Tennis star's disappearance 'match point' for MeToo in China?

China boasts an interesting history concerning courageous women establishing firsts.

The first female general, Hao Fu, lived about 3,200 years ago, leading a force of 13,000 male warriors. The first female emperor of China was Wu Zetian (624-705) of the Tang dynasty who achieved that goal, leaving a trail of male bodies while blazing her path to power. And just this month, the first Chinese female to walk in space, Wang Yaping, did so as part of the Shenzhou-13 mission at the Chinese Space Station.

A Chinese woman named Peng Shuai, 35, is a double first achiever – one of her firsts representing incredible skill, demonstrated in 2014; the other representing incredible courage, only achieved two weeks ago.

Peng is a professional tennis player who became the first Chinese woman ever to be ranked by the World Tennis Association (WTA) as No. 1 doubles. But a more recent first may well have placed her in tremendous danger.

Earlier this month, Peng went public with accusations of sexual misconduct by senior former Politburo official and Vice Premier Zhang Gaoli. She wrote a lengthy tell-all social media post about the elderly married Zhang’s sexual transgressions, claiming he forced her to have sex with him. Zhang served as a Politburo member during the first term of current President Xi Jinping. As there are only seven members of the Politburo Standing Committee, which is the highest authority in the Chinese Communist Party (CCP), Zhang is clearly no political lightweight.

Over the past few decades, other Chinese women have leveled accusations against senior CCP officials. However, none was willing to reveal her identity, recognizing the risks of doing so. Due to this unwillingness, such claims were suppressed, dying a quick death.

One of China’s most notorious womanizers of modern times was Chairman Mao Zedong whose endless sexual appetite apparently set the stage for leaders who followed. But Peng became the first Chinese woman with the courage to identify herself in bringing claims of sexual allegations against a top CCP leader. As she disappeared shortly thereafter, she may have paid a hefty price for doing so.

Whether Peng’s disappearance is the result of orders at the top, from President Xi, or the independent actions of Zhang, remains unclear. However, the fact the Chinese government has censored any discussion about Peng’s accusations does not bode well for the tennis star.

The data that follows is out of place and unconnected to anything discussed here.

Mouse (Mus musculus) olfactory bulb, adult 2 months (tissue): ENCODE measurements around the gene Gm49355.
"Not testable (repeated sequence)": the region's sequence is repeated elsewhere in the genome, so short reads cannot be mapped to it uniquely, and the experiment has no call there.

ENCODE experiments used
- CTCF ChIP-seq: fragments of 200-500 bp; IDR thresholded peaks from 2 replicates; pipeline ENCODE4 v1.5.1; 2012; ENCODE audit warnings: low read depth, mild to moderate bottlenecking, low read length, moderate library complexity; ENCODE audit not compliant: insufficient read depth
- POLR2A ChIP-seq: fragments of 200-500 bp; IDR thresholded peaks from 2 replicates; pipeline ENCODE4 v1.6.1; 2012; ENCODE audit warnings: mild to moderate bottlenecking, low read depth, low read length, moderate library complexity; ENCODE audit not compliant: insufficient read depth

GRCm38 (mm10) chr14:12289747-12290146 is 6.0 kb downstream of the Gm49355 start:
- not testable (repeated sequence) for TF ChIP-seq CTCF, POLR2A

China undoubtedly wants Peng’s claim, like the claims of others before her, to similarly die a quick death. But that is unlikely to happen. Her high-profile visibility within the tennis world has already prompted the WTA to demand an investigation. Other tennis stars are calling out the Chinese government as well, such as 18-time Grand Slam winner Chris Evert who has known Peng for over two decades.

Concerns about Peng’s fate only heightened when WTA Chairman Steve Simon cast doubt upon the veracity of an email allegedly received from her after her disappearance. He said, “I have a hard time believing that Peng Shuai actually wrote the email we received or believe what is being attributed to her” and that the world needs “independent and verifiable proof that she is safe.”

The alleged email from Peng stated she was not missing or unsafe but simply at home resting. She also criticized the WTA for releasing unverified information about her without her consent, further stating the allegation of sexual assault was not true. But since the repeated efforts of the WTA’s Simon to contact Peng have proven unsuccessful and if, as she suggests, she is safe and just resting, why would she not be responsive to his numerous inquiries? Peng’s email smacks too much of either coercion or someone other than her being the originator.

It would not be surprising if Peng has been forcibly restrained from having any contact with the outside world. With China’s leadership currently dealing with claims the coronavirus leaked from its Wuhan laboratory, with their beating war drums over reclaiming Taiwan, with concerns raised about their use of Uighur slave labor, while the Peng incident pales in comparison, it too shines the light of truth into the dark corners of China’s leadership. At a time it is content that American liberals are sufficiently denigrating their own country over false evils, it does not want to have its own real evils exposed to the light of day.

The Chinese leadership must be unfamiliar with the lyrics of the Helen Reddy song, “I Am Woman.” Those words convey a strong message, “I am woman, hear me roar, in numbers too big to ignore. …” They espouse the commitment of women not to be victimized again. If the response Chinese leaders have naively chosen is to forcefully silence Peng, they will soon hopefully hear the “roar in numbers too big to ignore” of an international MeToo chorus determined to expose the evil lying within the CCP.

While China’s past has encouraged courageous women to establish firsts, tennis superstar Peng’s fate will undoubtedly determine whether, for that country’s MeToo movement, it is facing “match point.”

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This article was originally published by the WND News Center.

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